That being said, I have found several references that I like.  In other cases, with books, for example, I can see “simplify” in the index.  But, I have yet to read the all documents.

I Like Research!

And, the fun thing?  Yes, research can be fun.  One gets to expand one’s horizons and meet interesting people through their writings.  Also, the artists represented include realism to abstraction; photography, drawing and painting!

Research Into How To Simplify: Spice Kitty - Variation on a Theme

Links To Articles.

One additional note.  Several of these links have books, online classes, etc.  The purpose is not to advocate or promote the books or classes.  Rather, to share bits of insight on simplification.

So, in not any particular order, here are some links and references to articles on how to simplify.

1.  Mitchell Albala.

Mr. Albala is an artist and instructor working in the Pacific Northwest.

From Mitchell Albala’s blog:  “Any good landscape painting I’ve ever done was also simple”, https://blog.mitchalbala.com/the-not-so-simple-art-of-simplification/

Quote:  The ability to simplify means to eliminate the unnecessary so that the necessary may speak. – Hans Hoffman

From Mitchell Albala’s book, Landscape Painting.  Simplification and Massing: Learn to reduce nature’s complexity by looking beneath the surface of a subject to discover the form’s basic masses and shapes.

Research: How To Simplify: KittyKitty Simplified Pattern

2.  Website:  Composition Study.

Though the purpose of this website is to be a resource for photographers, I think that the information is relevant to any visual artist.  There is one article specifically on simplification: http://compositionstudy.com/simplification/

The author includes a wonderful example of simplification in a black and white photograph.

3.  Johannes Vloothuis.

Via Artistnetwork.com, “5 Art Composition Tips:  How to Simplify a Busy Painting”; useful tips and examples!

4.  The Virtual Instructor.

This short article and video focusing on simplifying by seeing the underlying shape and form of the subject.

Drawing 101 – Simplify For Success.

5.  John Burton: Organizing Chaos.

From Tucson Art Academy On Line, a short video from artist John Burton.   He discusses how he organizes a complex scene.  Its all about seeing shapes; working large to small, and leaving the details to last.  I recommend this short video:  Three Key Steps to Simplifying A Complex Scene.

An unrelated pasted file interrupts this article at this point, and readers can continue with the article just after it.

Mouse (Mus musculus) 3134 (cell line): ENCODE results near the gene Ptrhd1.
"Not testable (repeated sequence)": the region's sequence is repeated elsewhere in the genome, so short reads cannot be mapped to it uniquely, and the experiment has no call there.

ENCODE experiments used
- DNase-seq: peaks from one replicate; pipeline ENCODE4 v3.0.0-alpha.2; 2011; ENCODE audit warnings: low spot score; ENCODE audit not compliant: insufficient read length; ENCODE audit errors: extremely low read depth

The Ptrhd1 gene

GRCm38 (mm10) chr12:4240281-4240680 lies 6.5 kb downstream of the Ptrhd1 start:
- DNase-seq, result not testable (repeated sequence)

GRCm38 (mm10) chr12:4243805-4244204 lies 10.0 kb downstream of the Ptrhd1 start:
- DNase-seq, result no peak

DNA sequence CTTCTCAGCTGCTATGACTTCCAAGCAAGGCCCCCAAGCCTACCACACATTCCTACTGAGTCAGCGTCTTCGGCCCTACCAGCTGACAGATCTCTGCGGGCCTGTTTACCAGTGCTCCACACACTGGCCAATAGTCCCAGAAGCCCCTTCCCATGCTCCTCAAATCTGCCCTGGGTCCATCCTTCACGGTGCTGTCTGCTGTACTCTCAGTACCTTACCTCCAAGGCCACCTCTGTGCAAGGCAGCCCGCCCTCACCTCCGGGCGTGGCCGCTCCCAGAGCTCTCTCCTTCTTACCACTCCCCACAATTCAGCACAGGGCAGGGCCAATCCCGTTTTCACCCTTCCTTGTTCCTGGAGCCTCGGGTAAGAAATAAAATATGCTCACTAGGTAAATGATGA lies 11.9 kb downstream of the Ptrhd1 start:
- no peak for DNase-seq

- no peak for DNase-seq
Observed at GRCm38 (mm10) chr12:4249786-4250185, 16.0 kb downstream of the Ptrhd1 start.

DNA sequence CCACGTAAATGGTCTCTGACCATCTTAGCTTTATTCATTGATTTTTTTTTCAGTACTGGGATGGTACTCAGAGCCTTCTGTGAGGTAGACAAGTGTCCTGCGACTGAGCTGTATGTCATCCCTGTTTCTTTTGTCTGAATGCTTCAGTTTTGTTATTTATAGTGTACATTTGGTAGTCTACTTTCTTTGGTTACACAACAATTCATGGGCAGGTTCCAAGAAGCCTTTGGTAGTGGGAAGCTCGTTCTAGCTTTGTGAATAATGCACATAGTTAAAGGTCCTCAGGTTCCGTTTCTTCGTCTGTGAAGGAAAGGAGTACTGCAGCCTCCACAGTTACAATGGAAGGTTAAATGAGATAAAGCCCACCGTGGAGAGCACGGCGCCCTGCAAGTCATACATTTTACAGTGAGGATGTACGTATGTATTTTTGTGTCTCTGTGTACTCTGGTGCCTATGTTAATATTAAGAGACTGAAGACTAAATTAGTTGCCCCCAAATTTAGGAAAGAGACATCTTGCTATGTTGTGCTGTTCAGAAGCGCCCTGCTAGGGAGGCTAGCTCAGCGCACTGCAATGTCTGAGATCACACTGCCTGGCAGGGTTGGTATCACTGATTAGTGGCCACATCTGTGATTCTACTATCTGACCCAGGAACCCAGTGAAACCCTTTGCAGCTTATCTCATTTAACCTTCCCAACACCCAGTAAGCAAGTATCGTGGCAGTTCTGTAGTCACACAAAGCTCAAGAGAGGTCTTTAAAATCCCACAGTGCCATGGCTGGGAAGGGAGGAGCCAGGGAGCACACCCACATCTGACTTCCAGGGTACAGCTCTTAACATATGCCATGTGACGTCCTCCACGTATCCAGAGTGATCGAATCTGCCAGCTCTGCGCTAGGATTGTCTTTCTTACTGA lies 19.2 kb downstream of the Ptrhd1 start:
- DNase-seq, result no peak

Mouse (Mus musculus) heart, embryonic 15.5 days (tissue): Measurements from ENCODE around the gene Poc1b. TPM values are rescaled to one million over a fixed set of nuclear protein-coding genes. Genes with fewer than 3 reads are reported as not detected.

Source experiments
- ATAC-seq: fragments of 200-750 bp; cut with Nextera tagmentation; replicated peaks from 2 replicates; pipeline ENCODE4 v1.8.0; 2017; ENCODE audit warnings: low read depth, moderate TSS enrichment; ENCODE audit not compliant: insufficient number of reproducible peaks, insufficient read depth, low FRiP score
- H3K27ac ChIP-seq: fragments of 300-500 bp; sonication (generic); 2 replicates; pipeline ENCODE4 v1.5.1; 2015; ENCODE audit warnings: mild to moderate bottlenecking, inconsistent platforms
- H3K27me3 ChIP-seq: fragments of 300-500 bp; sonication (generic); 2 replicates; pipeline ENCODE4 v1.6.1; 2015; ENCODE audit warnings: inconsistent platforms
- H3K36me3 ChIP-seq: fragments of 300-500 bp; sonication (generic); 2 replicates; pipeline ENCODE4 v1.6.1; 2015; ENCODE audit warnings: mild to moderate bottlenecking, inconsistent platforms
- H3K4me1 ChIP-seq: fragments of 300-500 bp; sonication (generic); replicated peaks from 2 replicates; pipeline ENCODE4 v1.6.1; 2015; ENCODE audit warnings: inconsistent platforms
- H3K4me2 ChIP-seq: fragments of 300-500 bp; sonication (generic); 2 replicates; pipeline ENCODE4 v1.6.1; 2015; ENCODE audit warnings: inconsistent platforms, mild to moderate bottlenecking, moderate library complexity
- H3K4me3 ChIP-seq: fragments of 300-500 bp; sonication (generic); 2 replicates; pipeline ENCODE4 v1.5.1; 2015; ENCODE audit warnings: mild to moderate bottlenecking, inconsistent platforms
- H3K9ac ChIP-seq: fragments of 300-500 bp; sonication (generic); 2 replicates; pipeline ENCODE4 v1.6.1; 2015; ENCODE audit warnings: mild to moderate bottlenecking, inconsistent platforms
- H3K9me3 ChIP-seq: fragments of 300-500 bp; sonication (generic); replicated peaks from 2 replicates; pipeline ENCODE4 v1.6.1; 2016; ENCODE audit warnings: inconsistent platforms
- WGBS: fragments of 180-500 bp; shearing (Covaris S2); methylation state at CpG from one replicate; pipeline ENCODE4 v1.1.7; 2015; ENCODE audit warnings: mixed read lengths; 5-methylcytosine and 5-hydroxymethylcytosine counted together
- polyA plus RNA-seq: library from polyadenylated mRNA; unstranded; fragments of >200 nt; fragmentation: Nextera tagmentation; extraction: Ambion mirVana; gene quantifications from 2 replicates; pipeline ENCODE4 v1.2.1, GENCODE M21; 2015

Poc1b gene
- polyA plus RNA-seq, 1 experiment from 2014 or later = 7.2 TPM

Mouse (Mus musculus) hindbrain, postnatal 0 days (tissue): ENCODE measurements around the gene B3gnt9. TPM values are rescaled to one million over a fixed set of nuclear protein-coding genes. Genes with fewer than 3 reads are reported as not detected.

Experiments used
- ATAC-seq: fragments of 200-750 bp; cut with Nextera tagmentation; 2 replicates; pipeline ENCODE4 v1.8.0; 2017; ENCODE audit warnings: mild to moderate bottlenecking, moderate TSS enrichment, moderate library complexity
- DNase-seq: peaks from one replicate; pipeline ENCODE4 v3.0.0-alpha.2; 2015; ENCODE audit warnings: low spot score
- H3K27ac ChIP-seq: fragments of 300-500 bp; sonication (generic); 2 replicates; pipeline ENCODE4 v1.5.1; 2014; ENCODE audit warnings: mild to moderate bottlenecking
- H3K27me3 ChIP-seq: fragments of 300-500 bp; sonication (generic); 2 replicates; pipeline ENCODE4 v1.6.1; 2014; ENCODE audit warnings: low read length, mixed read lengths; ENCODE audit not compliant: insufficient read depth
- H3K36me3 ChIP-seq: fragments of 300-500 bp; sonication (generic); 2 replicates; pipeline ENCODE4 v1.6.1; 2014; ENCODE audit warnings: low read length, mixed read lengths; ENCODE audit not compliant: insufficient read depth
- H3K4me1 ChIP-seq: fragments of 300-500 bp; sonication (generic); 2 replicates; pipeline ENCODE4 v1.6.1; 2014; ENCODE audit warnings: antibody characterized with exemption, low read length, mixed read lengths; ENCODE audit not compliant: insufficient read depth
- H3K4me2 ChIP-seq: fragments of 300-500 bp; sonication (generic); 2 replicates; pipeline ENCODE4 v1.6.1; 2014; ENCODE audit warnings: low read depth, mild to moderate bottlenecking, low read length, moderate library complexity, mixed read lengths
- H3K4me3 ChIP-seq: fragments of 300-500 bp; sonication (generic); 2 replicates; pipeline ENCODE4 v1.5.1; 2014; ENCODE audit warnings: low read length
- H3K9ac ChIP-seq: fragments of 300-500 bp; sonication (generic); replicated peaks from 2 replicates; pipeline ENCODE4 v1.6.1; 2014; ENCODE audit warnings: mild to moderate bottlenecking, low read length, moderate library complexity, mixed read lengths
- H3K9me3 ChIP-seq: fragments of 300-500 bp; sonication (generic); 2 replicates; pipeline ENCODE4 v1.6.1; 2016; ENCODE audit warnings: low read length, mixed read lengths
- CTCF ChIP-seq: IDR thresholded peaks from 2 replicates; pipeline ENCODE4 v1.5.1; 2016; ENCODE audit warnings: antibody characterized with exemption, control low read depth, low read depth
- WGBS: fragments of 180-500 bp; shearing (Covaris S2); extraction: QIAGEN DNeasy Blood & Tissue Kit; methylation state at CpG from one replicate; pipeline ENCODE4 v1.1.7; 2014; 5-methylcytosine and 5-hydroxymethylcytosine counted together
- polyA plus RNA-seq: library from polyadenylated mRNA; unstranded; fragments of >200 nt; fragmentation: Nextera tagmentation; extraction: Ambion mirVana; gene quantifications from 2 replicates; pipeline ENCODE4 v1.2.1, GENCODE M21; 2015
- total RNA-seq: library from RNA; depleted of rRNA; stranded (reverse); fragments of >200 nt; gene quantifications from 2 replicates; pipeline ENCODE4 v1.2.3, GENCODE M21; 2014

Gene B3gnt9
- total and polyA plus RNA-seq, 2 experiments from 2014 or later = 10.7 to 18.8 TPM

6.  Keene Wilson.

Mr. Wilson’s article “Design and Composition: Practical Advice for the Advanced Artist” is compilation of notes from the artist on design and composition.  Embedded in the many of the notes are tips on how to enhance and simplify your design.  And, you are rewarded as you read down the page where you find an entire paragraph titled “Simplify”.  This might be an article you want to book mark and come back to!

Research: Variation On A Theme

7.  Miles G. Batts.

One of my favorite artists is Miles G. Batts.  He has a paragraph specifically on simplification on page 68 of  his book “The Complete Guide to Creative Watercolor”.

8.  Linda Kemp.

Another favorite artist, Linda Kemp has a book available titled “Simplifying Design & Color for Artists”.

9.  Tom Hoffman.

An artist I admire from the Pacific Northwest, Mr. Hoffman has a book out plus teaches.  I have not read his book, but I frequent a blog he uses for some of his watercolor classes.  It seems to me that simplification and how to do it are topics imbedded in his instructions.  I find the blog useful.

10.  Frank Eber.

Artist Frank Eber, another fine artist whose work I admire has a blog with several excellent articles that include the subject of simplification.  All are worthy reads and provide insight to the painting process and simplification in particular.

Research on How To Simplify: Variations On A Theme, KittyKitty Red Alert

11.  Mark Alan Anderson, “Just Sketching” Blog.

I like Mr. Anderson’s articles.  To elaborate, I find the practical, accessible and useful.  Its about the practice of drawing and sketching.  So, I’ll list a couple of articles that apply directly to the topic of simplification.

12.  Stephen Berry.

Tip:  Try smaller reference photos, such as from a cell phone. Helps you see the big shapes!  From “10 Tips to Help You Improve On Your Own”.

13.  Me!

Some of my other articles about simplifying:

About The Paintings.

The paintings shown in this article are part of my “KittyKitty” series started in 2009.  One of my favorite ways of doing research, whether or not I want to simplify, is to do a “variation on a theme”.  Put another way, working in series gives the artist an opportunity to see first hand how changes influence design.  Plus, its great fun!

Research Variation On Theme: Totally Modern Kitty

 

#simplify #simplifyyourpainting #watercolorpainting

The post Research: Links to Articles On How to Simplify appeared first on Margaret Stermer-Cox.

Art Revealing the Gunfire Epidemic. Make a Box. Send It In. It Counts.

ART REVEALING THE GUNFIRE EPIDEMIC.
MAKE A BOX. SEND IT IN. IT COUNTS.

Back to School with The Soul Box Project

Nobody likes to hear school and gun in the same sentence. Schools spent a lot of time and energy preparing for the worst. Like teaching new words to Twinkle, Twinkle, Little Star:
“Lockdown. Lockdown. Lock the door. Shut the lights off, say no more. Go behind the desk and hide. Wait until it’s safe inside. Lockdown. Lockdown. It’s all done. Now it’s time to have some fun…”
Or what this teacher says in a note accompanying a delivery of Soul Boxes:

Of course, the stories that haunt us most are about the heartbreaking